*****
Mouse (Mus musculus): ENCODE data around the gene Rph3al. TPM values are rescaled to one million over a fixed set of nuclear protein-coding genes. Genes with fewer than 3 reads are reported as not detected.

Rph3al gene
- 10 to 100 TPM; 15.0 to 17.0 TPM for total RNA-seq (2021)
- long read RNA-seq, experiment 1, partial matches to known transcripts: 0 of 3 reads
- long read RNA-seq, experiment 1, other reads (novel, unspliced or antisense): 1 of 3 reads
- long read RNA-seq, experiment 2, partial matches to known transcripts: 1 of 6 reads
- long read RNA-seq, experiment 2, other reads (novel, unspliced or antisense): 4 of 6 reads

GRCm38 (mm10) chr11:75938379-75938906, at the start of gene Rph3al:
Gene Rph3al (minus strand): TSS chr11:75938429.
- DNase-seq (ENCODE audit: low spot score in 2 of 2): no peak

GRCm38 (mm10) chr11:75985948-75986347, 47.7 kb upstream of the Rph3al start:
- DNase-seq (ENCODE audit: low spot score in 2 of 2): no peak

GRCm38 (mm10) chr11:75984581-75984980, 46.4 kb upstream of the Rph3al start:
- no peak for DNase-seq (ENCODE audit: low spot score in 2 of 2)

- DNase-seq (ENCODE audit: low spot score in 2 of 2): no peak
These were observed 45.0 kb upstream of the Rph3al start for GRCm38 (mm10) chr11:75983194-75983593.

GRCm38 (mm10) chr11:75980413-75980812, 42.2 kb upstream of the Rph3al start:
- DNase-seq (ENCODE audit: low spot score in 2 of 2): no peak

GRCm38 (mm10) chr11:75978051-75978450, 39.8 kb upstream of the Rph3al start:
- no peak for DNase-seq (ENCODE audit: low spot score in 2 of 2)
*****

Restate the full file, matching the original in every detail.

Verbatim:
Mouse (Mus musculus): ENCODE data around the gene Rph3al. TPM values are rescaled to one million over a fixed set of nuclear protein-coding genes. Genes with fewer than 3 reads are reported as not detected.

Rph3al gene
- 10 to 100 TPM; 15.0 to 17.0 TPM for total RNA-seq (2021)
- long read RNA-seq, experiment 1, partial matches to known transcripts: 0 of 3 reads
- long read RNA-seq, experiment 1, other reads (novel, unspliced or antisense): 1 of 3 reads
- long read RNA-seq, experiment 2, partial matches to known transcripts: 1 of 6 reads
- long read RNA-seq, experiment 2, other reads (novel, unspliced or antisense): 4 of 6 reads

GRCm38 (mm10) chr11:75938379-75938906, at the start of gene Rph3al:
Gene Rph3al (minus strand): TSS chr11:75938429.
- DNase-seq (ENCODE audit: low spot score in 2 of 2): no peak

GRCm38 (mm10) chr11:75985948-75986347, 47.7 kb upstream of the Rph3al start:
- DNase-seq (ENCODE audit: low spot score in 2 of 2): no peak

GRCm38 (mm10) chr11:75984581-75984980, 46.4 kb upstream of the Rph3al start:
- no peak for DNase-seq (ENCODE audit: low spot score in 2 of 2)

- DNase-seq (ENCODE audit: low spot score in 2 of 2): no peak
These were observed 45.0 kb upstream of the Rph3al start for GRCm38 (mm10) chr11:75983194-75983593.

GRCm38 (mm10) chr11:75980413-75980812, 42.2 kb upstream of the Rph3al start:
- DNase-seq (ENCODE audit: low spot score in 2 of 2): no peak

GRCm38 (mm10) chr11:75978051-75978450, 39.8 kb upstream of the Rph3al start:
- no peak for DNase-seq (ENCODE audit: low spot score in 2 of 2)